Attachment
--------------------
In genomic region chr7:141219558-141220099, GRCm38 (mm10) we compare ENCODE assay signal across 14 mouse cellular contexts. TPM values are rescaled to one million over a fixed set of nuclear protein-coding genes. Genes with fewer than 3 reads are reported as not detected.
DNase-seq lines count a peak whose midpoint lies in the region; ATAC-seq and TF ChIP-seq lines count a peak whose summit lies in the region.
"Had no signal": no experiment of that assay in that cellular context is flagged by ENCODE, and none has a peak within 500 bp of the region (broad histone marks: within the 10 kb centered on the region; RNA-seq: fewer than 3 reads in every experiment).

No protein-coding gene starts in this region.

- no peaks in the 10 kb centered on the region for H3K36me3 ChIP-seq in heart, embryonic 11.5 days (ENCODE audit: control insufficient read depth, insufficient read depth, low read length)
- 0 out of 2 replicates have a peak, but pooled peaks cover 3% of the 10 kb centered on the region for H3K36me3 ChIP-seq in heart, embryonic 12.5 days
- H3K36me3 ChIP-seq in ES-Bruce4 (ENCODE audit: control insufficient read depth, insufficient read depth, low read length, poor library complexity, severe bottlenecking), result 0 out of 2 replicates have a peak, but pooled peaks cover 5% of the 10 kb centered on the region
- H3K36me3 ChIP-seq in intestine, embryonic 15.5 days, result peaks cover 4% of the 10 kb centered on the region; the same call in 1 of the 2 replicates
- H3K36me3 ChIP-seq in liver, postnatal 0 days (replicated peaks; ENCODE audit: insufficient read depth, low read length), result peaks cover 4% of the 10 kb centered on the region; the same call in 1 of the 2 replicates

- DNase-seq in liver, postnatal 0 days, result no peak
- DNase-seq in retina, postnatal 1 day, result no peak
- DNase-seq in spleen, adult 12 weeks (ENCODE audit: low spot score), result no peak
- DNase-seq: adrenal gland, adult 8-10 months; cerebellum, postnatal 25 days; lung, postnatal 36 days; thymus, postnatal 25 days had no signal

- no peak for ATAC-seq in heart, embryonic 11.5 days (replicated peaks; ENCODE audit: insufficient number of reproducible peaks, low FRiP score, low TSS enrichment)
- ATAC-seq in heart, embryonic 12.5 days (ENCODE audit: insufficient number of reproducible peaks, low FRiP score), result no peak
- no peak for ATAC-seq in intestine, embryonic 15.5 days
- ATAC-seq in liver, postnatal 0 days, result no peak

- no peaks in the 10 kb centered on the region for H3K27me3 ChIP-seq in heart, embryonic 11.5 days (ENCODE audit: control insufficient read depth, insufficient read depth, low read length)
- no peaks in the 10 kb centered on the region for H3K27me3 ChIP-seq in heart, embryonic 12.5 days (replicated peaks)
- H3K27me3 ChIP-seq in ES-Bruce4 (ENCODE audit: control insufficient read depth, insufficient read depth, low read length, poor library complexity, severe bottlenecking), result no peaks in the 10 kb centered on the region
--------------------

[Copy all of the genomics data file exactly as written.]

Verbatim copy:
In genomic region chr7:141219558-141220099, GRCm38 (mm10) we compare ENCODE assay signal across 14 mouse cellular contexts. TPM values are rescaled to one million over a fixed set of nuclear protein-coding genes. Genes with fewer than 3 reads are reported as not detected.
DNase-seq lines count a peak whose midpoint lies in the region; ATAC-seq and TF ChIP-seq lines count a peak whose summit lies in the region.
"Had no signal": no experiment of that assay in that cellular context is flagged by ENCODE, and none has a peak within 500 bp of the region (broad histone marks: within the 10 kb centered on the region; RNA-seq: fewer than 3 reads in every experiment).

No protein-coding gene starts in this region.

- no peaks in the 10 kb centered on the region for H3K36me3 ChIP-seq in heart, embryonic 11.5 days (ENCODE audit: control insufficient read depth, insufficient read depth, low read length)
- 0 out of 2 replicates have a peak, but pooled peaks cover 3% of the 10 kb centered on the region for H3K36me3 ChIP-seq in heart, embryonic 12.5 days
- H3K36me3 ChIP-seq in ES-Bruce4 (ENCODE audit: control insufficient read depth, insufficient read depth, low read length, poor library complexity, severe bottlenecking), result 0 out of 2 replicates have a peak, but pooled peaks cover 5% of the 10 kb centered on the region
- H3K36me3 ChIP-seq in intestine, embryonic 15.5 days, result peaks cover 4% of the 10 kb centered on the region; the same call in 1 of the 2 replicates
- H3K36me3 ChIP-seq in liver, postnatal 0 days (replicated peaks; ENCODE audit: insufficient read depth, low read length), result peaks cover 4% of the 10 kb centered on the region; the same call in 1 of the 2 replicates

- DNase-seq in liver, postnatal 0 days, result no peak
- DNase-seq in retina, postnatal 1 day, result no peak
- DNase-seq in spleen, adult 12 weeks (ENCODE audit: low spot score), result no peak
- DNase-seq: adrenal gland, adult 8-10 months; cerebellum, postnatal 25 days; lung, postnatal 36 days; thymus, postnatal 25 days had no signal

- no peak for ATAC-seq in heart, embryonic 11.5 days (replicated peaks; ENCODE audit: insufficient number of reproducible peaks, low FRiP score, low TSS enrichment)
- ATAC-seq in heart, embryonic 12.5 days (ENCODE audit: insufficient number of reproducible peaks, low FRiP score), result no peak
- no peak for ATAC-seq in intestine, embryonic 15.5 days
- ATAC-seq in liver, postnatal 0 days, result no peak

- no peaks in the 10 kb centered on the region for H3K27me3 ChIP-seq in heart, embryonic 11.5 days (ENCODE audit: control insufficient read depth, insufficient read depth, low read length)
- no peaks in the 10 kb centered on the region for H3K27me3 ChIP-seq in heart, embryonic 12.5 days (replicated peaks)
- H3K27me3 ChIP-seq in ES-Bruce4 (ENCODE audit: control insufficient read depth, insufficient read depth, low read length, poor library complexity, severe bottlenecking), result no peaks in the 10 kb centered on the region